You need to prioritize the platforms your target audiences are using. For example, if you are looking at a professional B2B audience, LinkedIn and Twitter could be your main platforms. Meanwhile, for young people under the age of 25, Instagram and Snapchat are the best, with Facebook being much less important.

What social media platforms should your business be researching?

  • Facebook – 2.44 billion active monthly users
  • YouTube – two billion active monthly users
  • Instagram – one billion active monthly users
  • Tumblr – 642 million active monthly users
  • Tik Tok – 500 million active monthly users
  • Twitter – 330 million active monthly users
  • Weibo – 313 million active monthly users
  • LinkedIn – 303 million active monthly users
  • Snapchat – 210 million active daily users
  • Pinterest – 200 million active monthly users
  • Medium – 60 million active monthly users

Once you have identified where your target audience is, you can also start getting an idea of the kind of content that will appeal to them. Are you looking at image-rich Instagram, will you need to invest in creating videos for YouTube or Tik Tok, and will you need to master getting your ideas across in less than 280 characters for Twitter?

You should dedicate time to research your most probable platforms. Look at your competitors and see what kind of content works best for them. Seek out influencers in your area and see how you might be able to engage them with your brand. Influencers are basically power users that have a lot of followers, and are generally trusted.

You will want to investigate the algorithm and how it prioritizes posts, as well as paid options that allow more people to see your content. Generally speaking, most platforms also have an ideal time of day for posting when most people will see their content. For example, many workers check their Twitter between 8 a.m. and 9 a.m. before getting stuck into their day.

As well as the platform itself, you will want to look into tools that help facilitate your use of the platform. For example, if you are based in the United States, but you also have a big audience in Europe, you don’t want to be up all night so you can catch the ideal posting window for your European audience. There are platforms that allow you to schedule your content to go out at the ideal time.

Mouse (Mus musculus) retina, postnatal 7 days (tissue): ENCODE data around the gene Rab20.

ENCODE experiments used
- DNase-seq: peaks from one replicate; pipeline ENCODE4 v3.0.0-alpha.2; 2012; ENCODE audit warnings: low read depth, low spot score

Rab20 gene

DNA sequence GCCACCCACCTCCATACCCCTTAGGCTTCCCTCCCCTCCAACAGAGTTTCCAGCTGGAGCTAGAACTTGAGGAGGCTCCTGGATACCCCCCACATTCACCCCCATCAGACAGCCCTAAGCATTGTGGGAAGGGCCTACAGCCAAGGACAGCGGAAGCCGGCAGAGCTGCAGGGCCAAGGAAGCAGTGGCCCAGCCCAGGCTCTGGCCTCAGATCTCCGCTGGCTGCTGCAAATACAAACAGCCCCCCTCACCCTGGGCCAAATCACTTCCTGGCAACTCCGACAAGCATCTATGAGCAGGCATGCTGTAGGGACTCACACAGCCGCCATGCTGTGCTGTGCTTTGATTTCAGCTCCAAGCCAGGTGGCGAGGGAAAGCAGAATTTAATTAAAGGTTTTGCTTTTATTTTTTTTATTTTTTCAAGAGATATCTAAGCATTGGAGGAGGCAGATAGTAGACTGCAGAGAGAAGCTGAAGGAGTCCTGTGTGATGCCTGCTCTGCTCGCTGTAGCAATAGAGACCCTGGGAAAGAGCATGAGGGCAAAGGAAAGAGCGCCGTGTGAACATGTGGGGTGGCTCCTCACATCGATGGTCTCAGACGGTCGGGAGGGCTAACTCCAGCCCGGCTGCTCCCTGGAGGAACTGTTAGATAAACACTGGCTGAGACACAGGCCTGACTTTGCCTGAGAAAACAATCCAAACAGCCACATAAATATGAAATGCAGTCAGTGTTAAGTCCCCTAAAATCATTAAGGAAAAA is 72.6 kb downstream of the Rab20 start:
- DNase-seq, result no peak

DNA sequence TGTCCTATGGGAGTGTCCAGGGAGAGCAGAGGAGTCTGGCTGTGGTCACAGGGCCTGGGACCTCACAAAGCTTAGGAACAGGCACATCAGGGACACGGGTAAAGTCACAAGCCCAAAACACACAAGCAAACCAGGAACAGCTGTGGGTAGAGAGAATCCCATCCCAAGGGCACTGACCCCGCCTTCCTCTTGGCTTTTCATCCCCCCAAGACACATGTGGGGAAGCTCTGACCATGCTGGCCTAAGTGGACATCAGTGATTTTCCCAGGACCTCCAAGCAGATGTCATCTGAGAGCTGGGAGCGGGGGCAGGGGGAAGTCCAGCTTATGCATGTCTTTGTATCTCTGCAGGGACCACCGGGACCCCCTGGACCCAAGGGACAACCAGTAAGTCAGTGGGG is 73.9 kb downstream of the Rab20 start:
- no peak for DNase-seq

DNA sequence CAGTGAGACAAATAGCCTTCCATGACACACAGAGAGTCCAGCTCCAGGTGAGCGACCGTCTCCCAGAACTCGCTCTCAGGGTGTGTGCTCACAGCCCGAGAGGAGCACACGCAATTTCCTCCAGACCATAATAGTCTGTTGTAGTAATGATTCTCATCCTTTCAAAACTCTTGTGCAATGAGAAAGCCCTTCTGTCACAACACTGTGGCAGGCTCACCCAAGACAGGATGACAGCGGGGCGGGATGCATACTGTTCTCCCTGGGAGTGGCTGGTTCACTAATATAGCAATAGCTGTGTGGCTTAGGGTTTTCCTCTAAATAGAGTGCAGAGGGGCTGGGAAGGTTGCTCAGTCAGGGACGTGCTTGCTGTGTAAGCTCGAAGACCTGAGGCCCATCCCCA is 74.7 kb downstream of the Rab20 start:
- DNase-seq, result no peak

Step Three: Put Success Measures In Place

Whenever you invest in your business, you want to know you are getting a positive return on investment. The same is true of social media. You want to know the time and resources you are putting into developing content is getting you the results you want.

You need to have an idea of what social media success will look like and then be able to measure that success. What kind of metrics you put in place will depend on your goals. But what kinds of metrics are useful? Here are some examples.

Number Of Followers

Most companies will have a metric in place that focuses on the number of people that follow them on a designated social media platform and have goals related to growing that number, for example, by five percent each month.

This is a useful metric in terms of measuring general interest in your brand among your target audience. If possible, it is also useful to profile your audience and understand your demographics to see if the people who are following you are the people you expected.

Number Of interactions

More important than the number of people that follow you is the quality of your engagement with your followers. You could have a million followers on Twitter who simply scroll past your posts without really even giving them a thought.

Engagement can be measured through audience activity related to your posts, such as likes, shares, and comments. Shares and comments are the most valuable as they show active engagement and also word of mouth recommendations (or sometimes criticisms). This would also be the key metric to measure if your social media aim is to develop brand ambassadors.

Learn more about why social mentions are so important.